Fundraising/techops/procedures/services-mariadb clone

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MariaDB Cloning Process

Every so often, we need to clone a database to another host. This could be to rebuild a machine after hardware failure, or to build out a new database replica. Here we'll walk through the steps needed to do so.

In the examples, we will use frsource1001 as the source of cloning, frdest1001 as the host receiving the updated data, and frprimary1001 as the primary/master database. Additionally, all shell commands are prefaced with a # and all mysql commands are prefaced with --. This is designed as a safety mechanism in case they are copy/pasted straight in. Make sure to exclude those characters if you wish for the commands to execute.

Prep the destination host (frdest1001)

We first need to prep the destination hots so that it is ready for the SQL data. To do that, we want to ensure that mariadb/mysql is stopped and that the SQL data directory is empty.

On frdest1001 as root:

   # stop mysql
   # rm -rf /srv/mysql/*

Cloning the data across

At this point, we will have steps that will need to happen on both frsource1001 and frdest1001. Most steps need to happen chronologically and will be listed her as such. Our cloning process will be using tar over netcat. This tends to have the highest throughput when doing transfers. One thing that must be taken into account with this process is that there is no encryption used. Please ensure that the data you are transferring is encrypted or that you have encryption on the links between the hosts if they pass outside of a data center or secure environment. We are doing this transfer on port 3306 since that is already open in central and host based firewalls between the hosts that run dbs.

Gather mysql replication information from source

On frsource1001:

   # mysql
     -- stop slave
     -- show slave status \G
        /* Capture the output of the replication status specifically master log name, exec master log position */
        /* This will be used to re-establish replication on the dest host after cloning */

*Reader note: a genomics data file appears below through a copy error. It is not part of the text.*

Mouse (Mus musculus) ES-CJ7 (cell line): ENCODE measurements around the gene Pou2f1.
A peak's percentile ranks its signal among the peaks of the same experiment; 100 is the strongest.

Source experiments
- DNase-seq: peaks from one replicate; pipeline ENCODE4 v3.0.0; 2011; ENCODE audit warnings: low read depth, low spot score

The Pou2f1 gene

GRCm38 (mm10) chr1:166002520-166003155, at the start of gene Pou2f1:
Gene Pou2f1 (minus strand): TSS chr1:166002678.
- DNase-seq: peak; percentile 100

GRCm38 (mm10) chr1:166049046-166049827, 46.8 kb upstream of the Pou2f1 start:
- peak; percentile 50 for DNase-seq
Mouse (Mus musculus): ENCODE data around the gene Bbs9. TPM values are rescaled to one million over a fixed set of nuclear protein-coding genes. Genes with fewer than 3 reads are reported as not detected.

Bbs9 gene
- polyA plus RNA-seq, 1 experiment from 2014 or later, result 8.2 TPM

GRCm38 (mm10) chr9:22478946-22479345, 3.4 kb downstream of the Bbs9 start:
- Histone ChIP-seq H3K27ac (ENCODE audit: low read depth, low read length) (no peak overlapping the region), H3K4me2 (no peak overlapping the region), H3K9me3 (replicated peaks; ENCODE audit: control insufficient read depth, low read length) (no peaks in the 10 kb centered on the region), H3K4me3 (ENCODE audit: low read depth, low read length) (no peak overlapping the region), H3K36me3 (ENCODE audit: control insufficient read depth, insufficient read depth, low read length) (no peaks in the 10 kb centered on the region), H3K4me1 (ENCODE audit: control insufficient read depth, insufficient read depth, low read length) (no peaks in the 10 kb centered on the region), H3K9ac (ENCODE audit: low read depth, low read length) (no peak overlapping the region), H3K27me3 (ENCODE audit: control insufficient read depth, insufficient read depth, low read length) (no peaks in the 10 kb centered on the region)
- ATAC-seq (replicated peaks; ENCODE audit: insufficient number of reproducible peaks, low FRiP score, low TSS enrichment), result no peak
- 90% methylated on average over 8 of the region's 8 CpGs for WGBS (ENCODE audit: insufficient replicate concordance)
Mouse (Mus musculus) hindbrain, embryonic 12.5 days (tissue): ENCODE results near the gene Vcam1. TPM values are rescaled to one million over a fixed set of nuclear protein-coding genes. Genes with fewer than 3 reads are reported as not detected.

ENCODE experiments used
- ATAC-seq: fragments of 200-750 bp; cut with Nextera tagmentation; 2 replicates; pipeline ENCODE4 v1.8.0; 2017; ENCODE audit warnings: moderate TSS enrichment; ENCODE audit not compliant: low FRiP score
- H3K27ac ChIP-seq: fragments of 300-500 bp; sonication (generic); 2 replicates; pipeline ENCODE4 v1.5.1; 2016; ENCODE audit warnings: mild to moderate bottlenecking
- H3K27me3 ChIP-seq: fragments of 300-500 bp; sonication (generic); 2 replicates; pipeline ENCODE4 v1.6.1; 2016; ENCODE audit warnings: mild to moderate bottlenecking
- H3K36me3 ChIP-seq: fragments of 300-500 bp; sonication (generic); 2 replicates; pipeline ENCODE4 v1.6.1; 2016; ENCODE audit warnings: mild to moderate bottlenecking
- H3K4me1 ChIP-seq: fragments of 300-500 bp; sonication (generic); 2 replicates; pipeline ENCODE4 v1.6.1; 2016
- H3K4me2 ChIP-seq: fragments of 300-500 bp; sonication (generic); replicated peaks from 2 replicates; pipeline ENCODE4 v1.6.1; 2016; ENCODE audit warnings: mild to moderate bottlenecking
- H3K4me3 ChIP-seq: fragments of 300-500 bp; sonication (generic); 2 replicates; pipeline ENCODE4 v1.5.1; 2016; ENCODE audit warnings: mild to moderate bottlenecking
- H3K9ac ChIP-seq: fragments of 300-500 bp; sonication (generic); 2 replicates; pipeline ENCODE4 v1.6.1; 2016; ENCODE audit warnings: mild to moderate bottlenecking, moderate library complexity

-- exit
   # sudo systemctl stop mysql

Prepare frdest1001 to receive the data

This should be done in a screen/tmux session in case of any interruption in your network connection.

On frdest1001 as root:

   # screen -S mysql_clone
   # cd /srv/mysql
   # nc -l -p 3306 | tar xvBpf -

We should now have a process listening on port 3306 that will output a tar archive sent to it onto disk.

Send the data across from frsource1001 to frdest1001

You will need to verify the list of databases and files you wish to clone since it may vary depending on the database and it's purpose. This should be done in a screen/tmux session in case of any interruption in your network connection.

On frsource1001 as root:

   # screen -S mysql_clone
   # cd /srv/mysql
   # tar cvBpf - aria_log.00000001 aria_log_control ibdata1 civicrm drupal fredge fruec geonames mysql performance_schema smashpig sys | nc -q 100 frdest1001 3306

You should now see tar output in both screen sessions if the transfer is flowing.

Wait for the data to clone across

This can take quite some time depending on the databases, hosts, and network distances involved. Grab a cup of tea and check in regularly.

After the clone is complete

Restart mariadb/mysql on the source host

Once we are certain the data is across, we generally want to get the source host back online and caught up with replication. This way it can be put back into service as quickly as possible.

   # sudo systemctl start mysql
   # mysql
     -- show slave status
        /* verify replication is stopped */
     -- start slave
     -- show slave status
        /* verify replication has restarted and, over some successive runnings of the command, it is catching up */
     -- exit

Finally, we will await replication catchup. This could take some time depending on how busy the database is and how long the clone process took. You can verify the progress by looking at Seconds_Behind_Master and verifying that it decreases to 0. You can also look at the Replication Lag panel on the host's MySQL monitoring page.

Set destination to not start replication on start

[] verify on disk permissions
[] set skip_slave_start in my.cnf
[] start mariadb/mysql

Re-establish replication with primary database

[] log in to mysql
[] reset slave (shouldn't be set at this point anyway)
[] execute change master command
     -- change master to MASTER_HOST = 'frprimary1001.frack.eqiad.wmnet', MASTER_LOG_FILE = 'frprimary1001-bin.XXXXXX', MASTER_LOG_POS = YYYYYYYYY, MASTER_USER='repl', MASTER_PASSWORD='ZZZZZZZZZ', Master_SSL = 1, MASTER_SSL_CA = '/etc/mysql/cacert.pem', MASTER_SSL_CERT = , MASTER_SSL_KEY = , MASTER_SSL_VERIFY_SERVER_CERT = 1;
[] verify master command set properly
     -- show slave status \G
[] start slave
[] verify replication has started
[] await replication catchup


After we are all set, we need to clean up after ourselves. This usually just means exiting out of any screeen/tmux sessions we still have open on frsource1001 and frdest1001. We'll also want to delete any copy we had of the replication status (from show slave status \G) that we may have captured to disk.